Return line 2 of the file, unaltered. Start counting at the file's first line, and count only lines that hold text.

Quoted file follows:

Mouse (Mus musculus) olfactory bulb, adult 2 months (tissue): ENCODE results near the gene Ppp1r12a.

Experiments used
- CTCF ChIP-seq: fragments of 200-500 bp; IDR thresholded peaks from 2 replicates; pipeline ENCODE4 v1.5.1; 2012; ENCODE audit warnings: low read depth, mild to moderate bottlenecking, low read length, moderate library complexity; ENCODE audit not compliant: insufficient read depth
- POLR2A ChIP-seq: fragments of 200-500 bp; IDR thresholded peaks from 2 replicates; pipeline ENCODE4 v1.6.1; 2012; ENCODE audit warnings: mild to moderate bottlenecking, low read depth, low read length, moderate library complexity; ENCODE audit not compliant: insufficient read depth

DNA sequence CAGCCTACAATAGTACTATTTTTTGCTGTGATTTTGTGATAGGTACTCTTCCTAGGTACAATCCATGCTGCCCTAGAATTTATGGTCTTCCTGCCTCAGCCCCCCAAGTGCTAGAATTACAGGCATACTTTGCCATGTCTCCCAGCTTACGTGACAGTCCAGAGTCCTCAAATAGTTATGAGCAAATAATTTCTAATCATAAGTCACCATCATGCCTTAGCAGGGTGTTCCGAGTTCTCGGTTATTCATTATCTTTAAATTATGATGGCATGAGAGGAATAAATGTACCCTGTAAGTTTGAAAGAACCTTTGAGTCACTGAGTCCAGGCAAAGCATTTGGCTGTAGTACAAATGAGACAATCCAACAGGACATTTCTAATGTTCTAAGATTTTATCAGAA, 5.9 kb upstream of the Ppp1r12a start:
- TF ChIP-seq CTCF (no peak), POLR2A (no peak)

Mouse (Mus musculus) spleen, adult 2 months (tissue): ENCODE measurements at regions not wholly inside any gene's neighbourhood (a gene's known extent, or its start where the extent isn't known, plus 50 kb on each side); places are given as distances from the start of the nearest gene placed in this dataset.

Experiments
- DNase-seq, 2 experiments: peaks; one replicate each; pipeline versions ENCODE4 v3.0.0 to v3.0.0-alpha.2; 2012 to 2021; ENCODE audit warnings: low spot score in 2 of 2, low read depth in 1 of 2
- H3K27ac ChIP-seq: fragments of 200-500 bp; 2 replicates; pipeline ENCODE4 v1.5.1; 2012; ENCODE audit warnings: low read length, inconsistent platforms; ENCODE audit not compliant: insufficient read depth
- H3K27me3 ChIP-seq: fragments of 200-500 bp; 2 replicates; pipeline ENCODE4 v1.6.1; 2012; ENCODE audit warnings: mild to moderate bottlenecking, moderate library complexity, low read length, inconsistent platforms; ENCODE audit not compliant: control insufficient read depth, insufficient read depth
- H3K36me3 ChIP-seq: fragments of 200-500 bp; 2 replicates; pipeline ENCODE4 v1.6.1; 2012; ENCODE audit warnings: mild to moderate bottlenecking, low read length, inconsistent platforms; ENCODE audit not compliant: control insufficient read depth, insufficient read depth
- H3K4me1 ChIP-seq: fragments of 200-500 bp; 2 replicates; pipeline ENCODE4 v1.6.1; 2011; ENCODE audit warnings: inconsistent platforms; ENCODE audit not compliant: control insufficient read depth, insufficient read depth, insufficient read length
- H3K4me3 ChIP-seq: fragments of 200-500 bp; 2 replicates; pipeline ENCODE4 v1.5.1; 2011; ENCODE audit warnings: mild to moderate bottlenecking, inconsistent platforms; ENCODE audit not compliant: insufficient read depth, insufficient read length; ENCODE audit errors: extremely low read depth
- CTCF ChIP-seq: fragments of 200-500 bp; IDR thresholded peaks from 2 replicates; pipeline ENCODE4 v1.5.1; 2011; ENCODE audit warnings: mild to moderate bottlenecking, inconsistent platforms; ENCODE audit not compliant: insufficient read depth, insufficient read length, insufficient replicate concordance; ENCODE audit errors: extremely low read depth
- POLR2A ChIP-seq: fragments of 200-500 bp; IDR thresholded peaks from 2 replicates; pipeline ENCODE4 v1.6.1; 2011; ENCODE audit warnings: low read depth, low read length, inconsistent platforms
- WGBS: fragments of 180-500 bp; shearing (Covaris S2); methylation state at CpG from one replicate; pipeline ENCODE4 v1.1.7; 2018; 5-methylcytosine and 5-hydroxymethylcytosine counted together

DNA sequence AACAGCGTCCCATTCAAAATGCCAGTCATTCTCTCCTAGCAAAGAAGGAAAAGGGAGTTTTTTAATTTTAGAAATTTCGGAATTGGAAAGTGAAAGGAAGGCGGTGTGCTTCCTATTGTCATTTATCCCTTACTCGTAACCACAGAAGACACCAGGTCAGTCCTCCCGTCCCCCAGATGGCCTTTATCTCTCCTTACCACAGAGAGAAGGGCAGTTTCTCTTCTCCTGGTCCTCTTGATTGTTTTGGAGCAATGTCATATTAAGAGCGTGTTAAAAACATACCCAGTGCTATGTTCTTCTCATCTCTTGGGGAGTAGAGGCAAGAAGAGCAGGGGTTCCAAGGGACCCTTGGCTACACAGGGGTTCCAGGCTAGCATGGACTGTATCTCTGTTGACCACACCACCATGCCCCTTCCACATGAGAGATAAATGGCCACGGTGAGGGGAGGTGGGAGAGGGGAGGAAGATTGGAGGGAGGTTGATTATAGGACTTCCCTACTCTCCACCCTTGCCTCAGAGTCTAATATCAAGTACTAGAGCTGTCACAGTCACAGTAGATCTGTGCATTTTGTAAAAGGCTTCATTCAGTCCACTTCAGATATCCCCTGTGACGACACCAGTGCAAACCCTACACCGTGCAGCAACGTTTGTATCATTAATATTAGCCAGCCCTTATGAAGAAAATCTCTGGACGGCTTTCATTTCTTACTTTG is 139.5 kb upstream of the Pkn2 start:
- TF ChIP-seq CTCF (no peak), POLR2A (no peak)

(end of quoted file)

Experiments used